Mars Bonfire

Barely Appreciated

Mars Bonfire  (born Dennis McCrohan, 21 April 1943), also known by the stage name Dennis Edmonton, is a Canadian rock musician and songwriter, best known for writing the hit song “Born to Be Wild” for Steppenwolf.  (More from Wikipedia)

That brings me back to the original topic at hand:  If Germans and Dutch could fluently speak the language of rock and roll, how much easier is it for Canadian rock musicians to blend in seamlessly with the larger rock world.  Canadian rock stars are common, even if not everyone knows that they are Canadian:  Neil Young is a long-time favorite of mine who is from Toronto, Ontariothe Guess Who, from Winnipeg, Manitoba, had numerous hits in the 1960’s and 1970’s and had a spinoff band as well called Bachman-Turner Overdrive, with lead singer Burton Cummings also having a lucrative solo career; Steppenwolf evolved from a Canadian rock band called the Sparrows (Mars Bonfire, a former Sparrow wrote their massive hit “Born to be Wild); and the band that Janis Joplin headed for her final album, Pearl (after she left Big Brother and the Holding Company), the Full Tilt Boogie Band is from Stratford, Ontario.  Even the seemingly quintessential American band called The Band was actually composed of Canadians with the exception of Levon Helm; they once released a single under the name the Canadian Squires


(April 2013)

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The writer of the first hit song for Steppenwolf, “Born to be Wild is listed as Mars Bonfire; but that is clearly no one’s birth name.  It is not even the man’s first stage name; when he was a member of the predecessor band to Steppenwolfthe Sparrows, he used the name Dennis Edmonton.  He was born Dennis McCrohan; he and his brother Jerry Edmonton (born Gerald McCrohan), who was also in the Sparrows, had changed their surnames at the same time.  Interestingly, Mars Bonfire had his song shopped to other bands before Steppenwolf got their shot at it; one was a Los Angeles psychedelic rock band called the Human Expression.  Front man Jim Quarles chose one of Bonfire’s songs, “Sweet Child of Nothingness” as the “A” side for the band’s third single; but he wasn’t impressed with “Born to be Wild and passed on that song.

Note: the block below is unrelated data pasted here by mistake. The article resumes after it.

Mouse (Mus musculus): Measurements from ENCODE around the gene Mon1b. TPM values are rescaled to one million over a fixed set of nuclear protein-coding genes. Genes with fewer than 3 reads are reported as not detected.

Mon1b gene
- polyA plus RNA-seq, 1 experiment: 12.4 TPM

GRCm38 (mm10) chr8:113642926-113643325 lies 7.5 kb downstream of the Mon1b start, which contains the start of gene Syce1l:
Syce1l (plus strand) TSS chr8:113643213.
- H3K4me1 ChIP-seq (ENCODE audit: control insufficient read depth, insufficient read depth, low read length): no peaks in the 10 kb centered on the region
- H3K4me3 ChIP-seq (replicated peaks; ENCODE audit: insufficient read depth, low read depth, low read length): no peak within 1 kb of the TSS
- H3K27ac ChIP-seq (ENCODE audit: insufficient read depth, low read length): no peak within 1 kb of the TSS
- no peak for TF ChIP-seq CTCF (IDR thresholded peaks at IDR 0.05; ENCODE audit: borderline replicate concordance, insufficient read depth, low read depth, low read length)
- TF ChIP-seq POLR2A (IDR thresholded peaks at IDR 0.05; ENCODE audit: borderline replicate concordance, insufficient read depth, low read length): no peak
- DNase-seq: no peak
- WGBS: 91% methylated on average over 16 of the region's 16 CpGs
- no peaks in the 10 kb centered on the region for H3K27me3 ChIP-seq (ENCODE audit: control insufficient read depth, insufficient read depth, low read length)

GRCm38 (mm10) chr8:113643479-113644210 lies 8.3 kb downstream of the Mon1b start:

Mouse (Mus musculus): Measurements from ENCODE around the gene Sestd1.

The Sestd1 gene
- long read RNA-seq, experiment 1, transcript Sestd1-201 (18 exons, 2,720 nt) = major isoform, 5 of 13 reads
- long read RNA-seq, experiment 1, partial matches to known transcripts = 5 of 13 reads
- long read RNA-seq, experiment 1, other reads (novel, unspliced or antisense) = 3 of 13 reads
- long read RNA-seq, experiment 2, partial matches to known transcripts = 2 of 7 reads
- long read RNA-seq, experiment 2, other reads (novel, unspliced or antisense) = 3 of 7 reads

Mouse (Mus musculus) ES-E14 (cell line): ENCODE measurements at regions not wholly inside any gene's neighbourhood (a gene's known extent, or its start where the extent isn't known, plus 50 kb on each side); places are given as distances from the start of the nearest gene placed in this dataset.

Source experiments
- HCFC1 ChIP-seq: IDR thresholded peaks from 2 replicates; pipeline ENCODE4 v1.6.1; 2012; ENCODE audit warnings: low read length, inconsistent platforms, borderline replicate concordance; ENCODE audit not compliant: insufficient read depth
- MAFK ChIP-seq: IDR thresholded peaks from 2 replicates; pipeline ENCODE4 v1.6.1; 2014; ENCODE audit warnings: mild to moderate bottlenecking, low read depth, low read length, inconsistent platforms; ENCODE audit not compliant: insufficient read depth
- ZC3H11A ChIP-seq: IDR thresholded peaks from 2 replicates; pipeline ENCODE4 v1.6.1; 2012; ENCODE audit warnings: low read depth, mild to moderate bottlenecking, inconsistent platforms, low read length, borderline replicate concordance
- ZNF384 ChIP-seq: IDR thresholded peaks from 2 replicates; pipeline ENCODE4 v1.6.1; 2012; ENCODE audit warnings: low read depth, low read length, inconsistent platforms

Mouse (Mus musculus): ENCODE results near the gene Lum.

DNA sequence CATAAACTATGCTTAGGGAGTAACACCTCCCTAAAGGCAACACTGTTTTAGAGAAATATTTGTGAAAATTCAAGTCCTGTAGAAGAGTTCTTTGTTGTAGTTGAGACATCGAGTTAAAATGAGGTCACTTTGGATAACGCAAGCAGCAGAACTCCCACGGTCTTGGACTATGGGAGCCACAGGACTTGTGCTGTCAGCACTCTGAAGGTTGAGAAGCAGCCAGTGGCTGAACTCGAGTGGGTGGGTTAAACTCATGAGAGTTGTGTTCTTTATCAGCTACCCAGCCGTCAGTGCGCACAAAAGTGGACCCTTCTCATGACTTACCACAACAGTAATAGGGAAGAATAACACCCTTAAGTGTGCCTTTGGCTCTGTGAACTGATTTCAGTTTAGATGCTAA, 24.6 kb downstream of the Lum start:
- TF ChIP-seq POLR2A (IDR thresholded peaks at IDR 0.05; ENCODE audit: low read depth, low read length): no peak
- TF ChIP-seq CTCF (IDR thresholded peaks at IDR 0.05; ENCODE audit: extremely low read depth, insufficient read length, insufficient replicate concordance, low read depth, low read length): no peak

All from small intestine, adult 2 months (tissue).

(August 2013)


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The Human Expression had a chance to record “Born to be Wild before the song was made available to Steppenwolf, but the band wasn’t impressed with that song and chose another Mars Bonfire song instead, “Sweet Child of Nothingness.   


(September 2013)


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This month’s Under Appreciated Rock Band of the month is the Human Zoo, a band having numerous connections to a truly legendary band called the Human Expression, one of the garage rock and psychedelic rock bands where I wrote up the Wikipedia article many years back.  The Human Expression was from Orange County, California and formed in 1966.  The father of one of the bandmembers (who was also one of their songwriters), Jim Foster served as the band’s manager.  They released only three singles on Accent Records in 1966 and 1967, with “Optical Sound being a regional hit.  The band had the opportunity to record “Born to be Wild before Steppenwolf when they were presented with two demos from songwriter Mars Bonfire; bandleader Jim Quarles selected “Sweet Child of Nothingness as the “A” side of their third single over the future 1968 hit song (and he has a point if you ask me).  


(July 2015)


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SS-20 and Sky Saxon also collaborated on a 7” EP on Voxx Records called SS-20 with Sky Saxon (1986).  Their cover of Born to be Wild mentioned above comes from this EP.  Also on hand is Mars Bonfire, the songwriter for Born to be WildSky Saxon and Mars Bonfire co-wrote the opening song on the EP, “Paradise” that was evidently created during the recording sessions.
(December 2017)
Last edited: March 22, 2021